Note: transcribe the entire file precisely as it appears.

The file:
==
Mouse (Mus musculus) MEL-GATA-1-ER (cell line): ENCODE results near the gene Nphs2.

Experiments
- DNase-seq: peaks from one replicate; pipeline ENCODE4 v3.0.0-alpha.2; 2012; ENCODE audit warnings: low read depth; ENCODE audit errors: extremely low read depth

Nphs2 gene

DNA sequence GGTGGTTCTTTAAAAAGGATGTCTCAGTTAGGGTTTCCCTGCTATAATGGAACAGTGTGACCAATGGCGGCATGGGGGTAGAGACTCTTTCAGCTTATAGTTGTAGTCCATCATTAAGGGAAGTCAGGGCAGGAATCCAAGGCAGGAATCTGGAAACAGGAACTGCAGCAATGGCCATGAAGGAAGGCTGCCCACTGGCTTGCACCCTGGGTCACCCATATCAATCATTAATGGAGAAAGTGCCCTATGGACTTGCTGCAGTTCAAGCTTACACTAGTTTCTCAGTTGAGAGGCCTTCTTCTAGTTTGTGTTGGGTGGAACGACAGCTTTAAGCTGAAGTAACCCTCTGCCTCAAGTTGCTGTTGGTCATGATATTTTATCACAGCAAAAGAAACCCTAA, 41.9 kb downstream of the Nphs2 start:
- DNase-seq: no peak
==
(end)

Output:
Mouse (Mus musculus) MEL-GATA-1-ER (cell line): ENCODE results near the gene Nphs2.

Experiments
- DNase-seq: peaks from one replicate; pipeline ENCODE4 v3.0.0-alpha.2; 2012; ENCODE audit warnings: low read depth; ENCODE audit errors: extremely low read depth

Nphs2 gene

DNA sequence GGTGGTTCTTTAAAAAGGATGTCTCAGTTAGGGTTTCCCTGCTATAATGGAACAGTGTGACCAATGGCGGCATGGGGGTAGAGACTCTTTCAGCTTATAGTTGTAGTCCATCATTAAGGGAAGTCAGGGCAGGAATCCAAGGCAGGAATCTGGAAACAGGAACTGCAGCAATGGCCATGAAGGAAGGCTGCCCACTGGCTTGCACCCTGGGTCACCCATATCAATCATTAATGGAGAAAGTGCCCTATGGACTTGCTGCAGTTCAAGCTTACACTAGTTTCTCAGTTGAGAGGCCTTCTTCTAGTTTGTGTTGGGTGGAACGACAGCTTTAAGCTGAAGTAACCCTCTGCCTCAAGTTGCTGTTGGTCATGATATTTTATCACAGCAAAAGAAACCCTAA, 41.9 kb downstream of the Nphs2 start:
- DNase-seq: no peak